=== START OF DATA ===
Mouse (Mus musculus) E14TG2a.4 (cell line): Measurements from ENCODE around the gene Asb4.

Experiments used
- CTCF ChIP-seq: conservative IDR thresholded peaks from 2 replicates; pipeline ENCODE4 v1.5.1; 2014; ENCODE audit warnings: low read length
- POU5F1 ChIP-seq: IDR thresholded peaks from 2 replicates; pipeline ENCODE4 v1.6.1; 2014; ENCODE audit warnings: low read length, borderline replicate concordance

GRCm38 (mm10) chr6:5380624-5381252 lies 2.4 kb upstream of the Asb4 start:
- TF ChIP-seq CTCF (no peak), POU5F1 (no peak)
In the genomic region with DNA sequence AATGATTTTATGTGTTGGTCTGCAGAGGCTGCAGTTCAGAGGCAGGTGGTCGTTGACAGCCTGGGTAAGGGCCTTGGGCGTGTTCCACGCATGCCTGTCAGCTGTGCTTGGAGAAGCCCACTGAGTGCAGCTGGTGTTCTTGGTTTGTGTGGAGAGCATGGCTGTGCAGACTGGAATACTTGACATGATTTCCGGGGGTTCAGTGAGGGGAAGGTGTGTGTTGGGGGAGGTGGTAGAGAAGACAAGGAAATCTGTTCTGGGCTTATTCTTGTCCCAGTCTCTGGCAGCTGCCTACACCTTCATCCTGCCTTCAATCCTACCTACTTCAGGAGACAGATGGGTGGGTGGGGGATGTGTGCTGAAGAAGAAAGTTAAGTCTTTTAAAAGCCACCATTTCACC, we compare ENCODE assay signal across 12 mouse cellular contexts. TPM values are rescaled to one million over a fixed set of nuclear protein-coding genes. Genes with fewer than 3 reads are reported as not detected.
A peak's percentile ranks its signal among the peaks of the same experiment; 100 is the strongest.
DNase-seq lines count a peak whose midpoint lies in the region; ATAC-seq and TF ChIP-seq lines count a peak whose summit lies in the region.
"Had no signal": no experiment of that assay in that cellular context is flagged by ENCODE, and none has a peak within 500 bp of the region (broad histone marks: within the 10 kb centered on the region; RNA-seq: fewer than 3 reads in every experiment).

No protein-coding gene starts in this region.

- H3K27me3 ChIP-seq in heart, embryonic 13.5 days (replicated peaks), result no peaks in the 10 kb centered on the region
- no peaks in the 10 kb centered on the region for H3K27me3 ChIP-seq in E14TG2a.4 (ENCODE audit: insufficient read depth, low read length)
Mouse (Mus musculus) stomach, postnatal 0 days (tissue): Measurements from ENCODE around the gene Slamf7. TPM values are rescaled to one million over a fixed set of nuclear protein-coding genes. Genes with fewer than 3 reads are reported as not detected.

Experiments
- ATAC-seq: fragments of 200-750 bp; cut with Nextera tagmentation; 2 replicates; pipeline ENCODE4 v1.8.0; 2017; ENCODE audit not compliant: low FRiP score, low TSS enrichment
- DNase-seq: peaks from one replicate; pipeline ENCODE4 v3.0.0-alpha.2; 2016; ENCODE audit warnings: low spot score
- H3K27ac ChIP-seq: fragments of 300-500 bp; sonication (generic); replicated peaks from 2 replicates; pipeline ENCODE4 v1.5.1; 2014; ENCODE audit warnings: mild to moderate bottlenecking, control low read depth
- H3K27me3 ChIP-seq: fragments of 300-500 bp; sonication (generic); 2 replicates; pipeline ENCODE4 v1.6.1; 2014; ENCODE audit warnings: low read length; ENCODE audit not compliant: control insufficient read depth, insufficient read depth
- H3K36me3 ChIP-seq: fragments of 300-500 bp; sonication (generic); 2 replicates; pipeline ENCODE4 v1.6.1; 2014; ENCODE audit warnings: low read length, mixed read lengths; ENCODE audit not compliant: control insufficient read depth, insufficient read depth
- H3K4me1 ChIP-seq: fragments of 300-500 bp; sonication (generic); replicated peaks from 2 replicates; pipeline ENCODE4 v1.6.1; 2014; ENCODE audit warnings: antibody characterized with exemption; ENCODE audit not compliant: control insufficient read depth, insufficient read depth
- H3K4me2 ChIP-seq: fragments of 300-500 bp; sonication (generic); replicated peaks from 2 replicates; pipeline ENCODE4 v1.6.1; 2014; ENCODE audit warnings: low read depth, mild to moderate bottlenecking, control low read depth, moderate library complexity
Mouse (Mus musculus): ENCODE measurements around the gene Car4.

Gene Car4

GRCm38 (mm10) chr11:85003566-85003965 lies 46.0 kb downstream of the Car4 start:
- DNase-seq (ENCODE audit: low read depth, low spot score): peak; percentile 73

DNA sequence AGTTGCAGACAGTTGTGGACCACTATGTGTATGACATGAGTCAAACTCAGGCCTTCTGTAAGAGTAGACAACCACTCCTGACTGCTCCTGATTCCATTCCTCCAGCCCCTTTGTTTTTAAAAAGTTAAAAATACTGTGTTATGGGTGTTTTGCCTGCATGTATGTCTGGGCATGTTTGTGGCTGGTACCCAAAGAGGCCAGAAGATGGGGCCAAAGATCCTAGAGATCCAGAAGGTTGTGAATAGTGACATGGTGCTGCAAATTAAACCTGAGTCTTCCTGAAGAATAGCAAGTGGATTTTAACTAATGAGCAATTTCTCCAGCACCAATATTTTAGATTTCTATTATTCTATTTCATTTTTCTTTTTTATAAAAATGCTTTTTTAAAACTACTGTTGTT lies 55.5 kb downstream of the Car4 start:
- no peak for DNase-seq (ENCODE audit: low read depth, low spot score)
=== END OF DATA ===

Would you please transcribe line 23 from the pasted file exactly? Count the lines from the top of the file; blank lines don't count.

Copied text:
Mouse (Mus musculus): ENCODE measurements around the gene Car4.